Queen: 'Lessons to be learned' about security says royal expert
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Sir Gerald clashed with Republic CEO Graham Smith as the pair debated whether or not to abolish the Royal Family. But as Sir Gerald defended the institution, arguing they could rise above the politics attached to an elected head of state, the Conservative MP grew increasingly irate at his fellow panellist’s interruption. Sir Gerald then lashed out at Graham Smith, telling him to “be quiet” and comparing his arguments to “drivel”.
Speaking on LBC, Sir Gerald defended the Royals and argued people “feel valued” when they turn up to events – suggesting they avoid the political mess of an elected head of state who may be unpopular.
Sir Gerald said the UK did not have to worry “about a Trump or about a Xi” and that the UK should celebrate the “pageantry” of the Royals.
Mr Smith butted in, arguing those features of the Royals were not justifiable reasons to keep them in the position they are in.
He added how democracies across the world are stable without a monarchy and used Ireland as a good example of an elected head of state, Michael D. Higgins, who is popular.
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Host David Lammy then quizzed Sir Gerald on the costs of an elected head of state and whether that would be more than the maintenance of the Royal Family.
Sir Gerald replied: “Of course, there would be a cost, I don’t know how much the German president cost, I don’t think anyone in this country could name who the German president is.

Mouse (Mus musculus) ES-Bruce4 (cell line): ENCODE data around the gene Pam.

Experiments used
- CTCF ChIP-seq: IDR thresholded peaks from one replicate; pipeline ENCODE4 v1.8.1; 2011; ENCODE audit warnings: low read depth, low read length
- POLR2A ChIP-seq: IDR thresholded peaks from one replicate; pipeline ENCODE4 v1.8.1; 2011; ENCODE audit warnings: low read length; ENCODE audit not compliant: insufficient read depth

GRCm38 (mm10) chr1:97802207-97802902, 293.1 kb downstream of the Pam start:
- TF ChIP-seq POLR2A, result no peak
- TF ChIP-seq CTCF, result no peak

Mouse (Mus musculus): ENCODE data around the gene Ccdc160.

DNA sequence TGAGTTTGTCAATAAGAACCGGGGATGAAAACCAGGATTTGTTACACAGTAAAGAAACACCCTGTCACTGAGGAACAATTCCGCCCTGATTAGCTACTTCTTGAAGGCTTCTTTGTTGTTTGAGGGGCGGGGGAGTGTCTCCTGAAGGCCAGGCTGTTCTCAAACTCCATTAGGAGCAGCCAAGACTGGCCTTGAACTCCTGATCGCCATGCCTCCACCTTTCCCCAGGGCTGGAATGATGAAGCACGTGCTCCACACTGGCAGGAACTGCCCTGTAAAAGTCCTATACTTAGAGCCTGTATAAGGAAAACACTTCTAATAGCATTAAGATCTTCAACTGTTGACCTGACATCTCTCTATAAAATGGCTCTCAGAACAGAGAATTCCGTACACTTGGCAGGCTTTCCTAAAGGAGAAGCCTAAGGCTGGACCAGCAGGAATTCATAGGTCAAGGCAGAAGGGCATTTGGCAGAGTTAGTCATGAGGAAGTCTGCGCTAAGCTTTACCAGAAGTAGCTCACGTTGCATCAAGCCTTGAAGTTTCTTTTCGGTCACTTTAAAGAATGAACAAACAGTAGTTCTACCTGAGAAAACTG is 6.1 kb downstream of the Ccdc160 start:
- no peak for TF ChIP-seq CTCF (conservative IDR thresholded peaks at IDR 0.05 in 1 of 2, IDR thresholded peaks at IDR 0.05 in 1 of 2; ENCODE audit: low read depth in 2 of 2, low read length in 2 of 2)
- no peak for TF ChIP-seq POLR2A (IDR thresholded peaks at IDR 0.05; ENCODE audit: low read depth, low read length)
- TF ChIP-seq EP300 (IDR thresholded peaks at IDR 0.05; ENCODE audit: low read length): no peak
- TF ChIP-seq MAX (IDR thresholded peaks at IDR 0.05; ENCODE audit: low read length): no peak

“But there is a cost attached there too. But think about the credit side of the balance sheet, how many visitors come from overseas to come and see our royal palaces…”
Mr Smith then interrupted to challenge Sir Gerald on his point which appeared to irritate him.
As the Mr Smith called Sir Gerald’s argument a “red herring”, the Tory MP replied: “Be quiet will you, I didn’t interrupt you Mr Smith, don’t interrupt me…
“I let him carry on because he is speaking such drivel.”
Mr Smith also claimed the true cost of the Royal Family is much higher than reported due to some unrecorded costs.
One of the main ways the Royal Family receives money is through the Sovereign Grant which is funded by the taxpayer.
For example, the Sovereign Grant for the financial year 2020-2021 amounted to £85.9m.
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Mr Smith claimed in a Tweet earlier this month that the true cost to the taxpayer could be around £345m if additional costs like Metropolitan Police security was included.
Asked to comment on Republic’s claims, Buckingham Palace told Express.co.uk the security of the Royal Family is not a matter it discusses but, rather, is a matter for the Met Police.
The Palace also said to refer to the financial report being released every year and available on the Royal Family’s website.
A YouGov poll published shortly after Prince Harry and Meghan’s interview with Oprah Winfrey found young people’s attitude to the monarchy has changed substantially since 2019.
According to their polls, 41 percent of 18 to 24-year-old respondents say Britain should have an elected head of state.
Only 31 percent say they would like to see the monarchy continue.
Sandy Biar, CEO of the Australian Republic Movement, told Express.co.uk he has seen a “resurgence” in support in recent years.
He explained the Duke of Sussex highlighted the issue of “hereditary rule” where those in power are placed in those positions regardless of whether they or other people want them there.
Recently, Barbados became the world’s latest republic after they removed Queen Elizabeth II as its head of state.
The new president, Dame Sandra Mason, was elected last month and was sworn in on November 30 to be the new head of state.
Prince Charles was in attendance at the overnight ceremony and delivered a speech acknowledging the “appalling atrocity of slavery” Barbados was victim to.
Asked to comment on Republic’s claims, Buckingham Palace told Express.co.uk the security of the Royal Family is not a matter it discusses but, rather, is a matter for the Met Police. The Palace also said to refer to the financial report being released every year and available on the Royal Family’s website.
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